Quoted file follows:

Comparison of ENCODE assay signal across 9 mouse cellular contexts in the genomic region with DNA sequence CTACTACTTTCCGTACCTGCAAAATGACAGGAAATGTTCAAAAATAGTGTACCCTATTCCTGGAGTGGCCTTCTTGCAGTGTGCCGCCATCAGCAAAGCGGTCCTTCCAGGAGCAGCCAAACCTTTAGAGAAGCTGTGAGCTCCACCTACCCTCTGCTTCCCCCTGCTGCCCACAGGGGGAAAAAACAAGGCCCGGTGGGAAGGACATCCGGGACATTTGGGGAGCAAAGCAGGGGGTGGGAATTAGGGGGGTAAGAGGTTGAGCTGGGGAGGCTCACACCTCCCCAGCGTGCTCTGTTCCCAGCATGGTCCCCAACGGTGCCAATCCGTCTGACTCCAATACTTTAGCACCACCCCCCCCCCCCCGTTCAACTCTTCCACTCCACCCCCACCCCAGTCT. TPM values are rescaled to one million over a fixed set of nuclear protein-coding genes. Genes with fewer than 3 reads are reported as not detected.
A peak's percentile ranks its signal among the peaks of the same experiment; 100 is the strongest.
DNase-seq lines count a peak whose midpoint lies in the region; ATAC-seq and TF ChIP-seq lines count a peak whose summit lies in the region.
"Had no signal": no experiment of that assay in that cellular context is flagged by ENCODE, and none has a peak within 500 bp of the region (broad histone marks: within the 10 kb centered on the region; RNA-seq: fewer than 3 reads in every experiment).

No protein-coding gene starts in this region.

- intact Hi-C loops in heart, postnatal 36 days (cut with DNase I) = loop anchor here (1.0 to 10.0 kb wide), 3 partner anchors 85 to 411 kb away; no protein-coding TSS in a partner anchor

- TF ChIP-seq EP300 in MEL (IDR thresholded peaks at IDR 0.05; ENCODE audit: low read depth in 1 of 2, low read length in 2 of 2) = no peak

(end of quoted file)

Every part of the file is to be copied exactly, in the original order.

Comparison of ENCODE assay signal across 9 mouse cellular contexts in the genomic region with DNA sequence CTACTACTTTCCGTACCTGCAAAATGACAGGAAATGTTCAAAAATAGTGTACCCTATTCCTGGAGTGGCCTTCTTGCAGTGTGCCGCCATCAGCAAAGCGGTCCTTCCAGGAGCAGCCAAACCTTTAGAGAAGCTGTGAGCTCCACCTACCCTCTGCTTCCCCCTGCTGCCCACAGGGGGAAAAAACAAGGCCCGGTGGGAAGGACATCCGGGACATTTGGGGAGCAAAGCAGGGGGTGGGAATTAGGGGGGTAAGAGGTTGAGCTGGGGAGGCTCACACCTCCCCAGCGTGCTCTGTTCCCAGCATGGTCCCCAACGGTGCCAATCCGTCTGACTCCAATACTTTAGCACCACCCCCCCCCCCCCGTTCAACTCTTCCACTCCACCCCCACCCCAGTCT. TPM values are rescaled to one million over a fixed set of nuclear protein-coding genes. Genes with fewer than 3 reads are reported as not detected.
A peak's percentile ranks its signal among the peaks of the same experiment; 100 is the strongest.
DNase-seq lines count a peak whose midpoint lies in the region; ATAC-seq and TF ChIP-seq lines count a peak whose summit lies in the region.
"Had no signal": no experiment of that assay in that cellular context is flagged by ENCODE, and none has a peak within 500 bp of the region (broad histone marks: within the 10 kb centered on the region; RNA-seq: fewer than 3 reads in every experiment).

No protein-coding gene starts in this region.

- intact Hi-C loops in heart, postnatal 36 days (cut with DNase I) = loop anchor here (1.0 to 10.0 kb wide), 3 partner anchors 85 to 411 kb away; no protein-coding TSS in a partner anchor

- TF ChIP-seq EP300 in MEL (IDR thresholded peaks at IDR 0.05; ENCODE audit: low read depth in 1 of 2, low read length in 2 of 2) = no peak